Why the French are so strict about Islamic head coverings

Why the French are so strict about Islamic head coverings

The Economist explains

Why the French are so strict about Islamic head coverings


THE FRENCH breathed a collective sigh of relief on July 1st when the European Court of Human Rights upheld the country’s 2010 ban on the wearing of full-faced veils in public places. It followed a separate ruling in June by a top French appeals court that a private day-care nursery was within its rights when it sacked an employee who refused to take off her Muslim headscarf at work. In France, such rules generate relatively little controversy. Yet they are often misunderstood in countries where liberal multiculturalism is the established creed. Why are the French so strict about Islamic head coverings?

France adheres to a strict form of secularism, known as laïcité, which is designed to keep religion out of public life. This principle was entrenched by law in 1905, after fierce anti-clerical struggles with the Roman Catholic church. Today, the lines are in some ways blurred. The French maintain, for instance, certain Catholic public holidays, such as Ascension. But secular rules on the whole prevail. It would be unthinkable in France, for example, to hold a nativity play in a state primary school, or for a president to be sworn in on a Bible.

Over the past 30 years, in response to a growing assertiveness among the country’s 5m-6m Muslims, the focus of this effort to balance religious and secular needs has shifted to Islam. After a decade of legal uncertainty over the wearing of the headscarf in state schools, the French government in 2004 banned all “conspicuous” religious symbols, including the Muslim headscarf, from public institutions such as state schools or town halls. This was followed in 2010 by what the French call the “burqa ban”, outlawing the full face covering in public. Critics accuse France of illiberalism, of curbing freedom of religious expression, and of imposing a Western interpretation of female oppression. Amnesty International, for example, called the recent European court ruling “a profound retreat for the right to freedom of expression and religion”. For the French, however, it is part of an unapologetic effort to keep religious expression private, and to uphold the country’s republican secular identity. Interestingly, many moderate Muslim leaders also back the ban as a bulwark against hard-line Islam.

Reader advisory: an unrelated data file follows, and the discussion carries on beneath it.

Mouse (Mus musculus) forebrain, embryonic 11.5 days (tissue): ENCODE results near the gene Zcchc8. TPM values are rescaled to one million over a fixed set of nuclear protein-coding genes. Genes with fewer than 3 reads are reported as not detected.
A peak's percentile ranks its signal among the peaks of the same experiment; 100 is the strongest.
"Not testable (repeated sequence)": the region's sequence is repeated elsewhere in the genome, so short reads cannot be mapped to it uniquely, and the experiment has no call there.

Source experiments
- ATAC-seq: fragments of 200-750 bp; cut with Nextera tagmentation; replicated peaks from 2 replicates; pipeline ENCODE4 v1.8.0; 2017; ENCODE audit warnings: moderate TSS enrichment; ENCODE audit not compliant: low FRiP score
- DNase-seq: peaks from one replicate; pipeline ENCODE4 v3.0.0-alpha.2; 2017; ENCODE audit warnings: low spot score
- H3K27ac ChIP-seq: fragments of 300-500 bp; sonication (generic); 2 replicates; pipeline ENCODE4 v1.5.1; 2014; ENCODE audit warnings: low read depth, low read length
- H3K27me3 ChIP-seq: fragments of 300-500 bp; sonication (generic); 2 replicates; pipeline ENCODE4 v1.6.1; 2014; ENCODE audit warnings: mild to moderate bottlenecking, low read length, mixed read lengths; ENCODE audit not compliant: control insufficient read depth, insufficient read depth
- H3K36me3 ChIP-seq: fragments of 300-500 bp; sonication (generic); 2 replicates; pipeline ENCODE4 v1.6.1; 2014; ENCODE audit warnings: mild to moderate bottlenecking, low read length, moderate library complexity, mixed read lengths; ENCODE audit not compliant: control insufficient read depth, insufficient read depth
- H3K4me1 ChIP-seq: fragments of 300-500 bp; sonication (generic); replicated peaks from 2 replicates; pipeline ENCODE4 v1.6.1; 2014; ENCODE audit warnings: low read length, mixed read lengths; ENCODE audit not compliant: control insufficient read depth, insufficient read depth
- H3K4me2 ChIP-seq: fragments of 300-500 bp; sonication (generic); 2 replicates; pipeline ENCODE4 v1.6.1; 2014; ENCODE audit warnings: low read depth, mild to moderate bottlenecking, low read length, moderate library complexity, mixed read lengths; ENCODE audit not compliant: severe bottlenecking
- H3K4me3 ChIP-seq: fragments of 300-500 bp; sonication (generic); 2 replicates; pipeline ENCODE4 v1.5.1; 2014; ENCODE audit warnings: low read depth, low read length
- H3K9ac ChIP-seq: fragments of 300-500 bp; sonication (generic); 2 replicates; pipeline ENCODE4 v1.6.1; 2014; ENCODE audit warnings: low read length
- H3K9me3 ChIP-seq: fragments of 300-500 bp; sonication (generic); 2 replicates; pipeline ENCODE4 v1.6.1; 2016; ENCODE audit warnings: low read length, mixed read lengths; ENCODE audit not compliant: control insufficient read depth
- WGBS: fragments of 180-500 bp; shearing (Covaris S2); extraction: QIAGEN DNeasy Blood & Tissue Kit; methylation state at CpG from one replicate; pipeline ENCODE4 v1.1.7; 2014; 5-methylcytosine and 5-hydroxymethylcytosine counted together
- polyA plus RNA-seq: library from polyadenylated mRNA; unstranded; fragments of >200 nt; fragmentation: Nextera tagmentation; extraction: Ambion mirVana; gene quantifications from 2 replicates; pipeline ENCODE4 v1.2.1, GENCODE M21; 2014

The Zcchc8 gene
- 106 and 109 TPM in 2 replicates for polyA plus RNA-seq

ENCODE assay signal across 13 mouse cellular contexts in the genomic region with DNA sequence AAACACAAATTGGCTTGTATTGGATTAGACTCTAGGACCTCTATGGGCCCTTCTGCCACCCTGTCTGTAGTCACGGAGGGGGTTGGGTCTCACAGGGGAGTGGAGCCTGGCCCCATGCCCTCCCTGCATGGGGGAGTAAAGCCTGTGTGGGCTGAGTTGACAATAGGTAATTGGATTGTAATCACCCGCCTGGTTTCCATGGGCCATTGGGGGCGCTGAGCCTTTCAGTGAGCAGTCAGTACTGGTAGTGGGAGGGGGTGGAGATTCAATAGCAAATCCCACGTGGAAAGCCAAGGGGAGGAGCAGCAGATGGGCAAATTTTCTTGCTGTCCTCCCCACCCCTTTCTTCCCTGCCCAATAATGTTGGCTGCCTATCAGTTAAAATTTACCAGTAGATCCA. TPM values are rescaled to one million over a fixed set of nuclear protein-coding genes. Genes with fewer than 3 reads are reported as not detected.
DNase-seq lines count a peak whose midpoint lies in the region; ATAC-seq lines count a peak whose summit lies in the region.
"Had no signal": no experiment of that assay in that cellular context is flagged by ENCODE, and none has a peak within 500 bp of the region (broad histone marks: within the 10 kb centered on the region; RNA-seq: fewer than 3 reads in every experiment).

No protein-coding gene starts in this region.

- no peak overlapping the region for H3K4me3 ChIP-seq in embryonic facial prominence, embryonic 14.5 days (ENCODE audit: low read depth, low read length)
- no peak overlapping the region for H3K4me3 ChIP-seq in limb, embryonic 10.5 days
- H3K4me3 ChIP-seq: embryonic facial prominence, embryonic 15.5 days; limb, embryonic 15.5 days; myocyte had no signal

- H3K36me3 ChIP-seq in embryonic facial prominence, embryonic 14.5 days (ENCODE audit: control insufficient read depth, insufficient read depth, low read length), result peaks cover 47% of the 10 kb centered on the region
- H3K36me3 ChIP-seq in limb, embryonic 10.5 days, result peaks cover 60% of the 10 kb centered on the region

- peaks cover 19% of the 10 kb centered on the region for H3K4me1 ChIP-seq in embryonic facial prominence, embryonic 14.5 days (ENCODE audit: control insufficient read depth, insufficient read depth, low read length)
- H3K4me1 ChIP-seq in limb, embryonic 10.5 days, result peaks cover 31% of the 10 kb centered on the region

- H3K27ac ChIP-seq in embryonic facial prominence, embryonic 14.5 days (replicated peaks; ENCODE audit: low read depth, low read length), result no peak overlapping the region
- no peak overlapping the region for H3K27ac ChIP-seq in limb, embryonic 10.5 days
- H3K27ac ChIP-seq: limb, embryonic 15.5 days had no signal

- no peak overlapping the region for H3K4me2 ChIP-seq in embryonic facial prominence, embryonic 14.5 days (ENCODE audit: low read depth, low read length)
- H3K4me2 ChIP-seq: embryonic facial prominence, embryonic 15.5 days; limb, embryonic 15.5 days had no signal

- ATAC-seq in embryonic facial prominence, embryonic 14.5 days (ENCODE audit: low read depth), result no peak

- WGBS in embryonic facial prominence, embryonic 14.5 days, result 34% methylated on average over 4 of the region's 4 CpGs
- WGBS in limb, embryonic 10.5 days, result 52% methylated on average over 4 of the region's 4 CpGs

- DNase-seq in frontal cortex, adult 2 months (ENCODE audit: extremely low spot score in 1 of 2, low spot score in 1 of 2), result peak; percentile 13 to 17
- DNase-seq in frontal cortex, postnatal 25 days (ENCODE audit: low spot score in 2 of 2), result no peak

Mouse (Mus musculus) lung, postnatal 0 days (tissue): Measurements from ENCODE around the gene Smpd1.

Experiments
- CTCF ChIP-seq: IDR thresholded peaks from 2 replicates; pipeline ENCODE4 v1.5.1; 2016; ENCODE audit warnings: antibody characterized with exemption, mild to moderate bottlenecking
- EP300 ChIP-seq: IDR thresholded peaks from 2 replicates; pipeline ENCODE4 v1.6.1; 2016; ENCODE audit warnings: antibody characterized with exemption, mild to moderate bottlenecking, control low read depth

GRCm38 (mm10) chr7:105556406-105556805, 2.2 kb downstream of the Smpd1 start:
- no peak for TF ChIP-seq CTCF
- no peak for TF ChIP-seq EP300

Had the European Court ruled against France, it would have prompted an outcry there. The country enjoys broad cross-party support for applying secular principles, on the left and the right, and the court accepted that it was part of France’s effort to encourage a society based on “living together”. If anything, the judgment will reinforce France’s resolve to protect its secular tradition. Last month’s ruling against the day-care nursery employee is the first time that a ban on the Muslim headscarf has been extended into the private sector. In its judgment, the court stressed that its ruling should not be generalised, as it related to the nursery’s own company regulations. Yet a precedent has been set, and the chances are that if anything the French will in future enforce rather than loosen bans on Muslim head-coverings.



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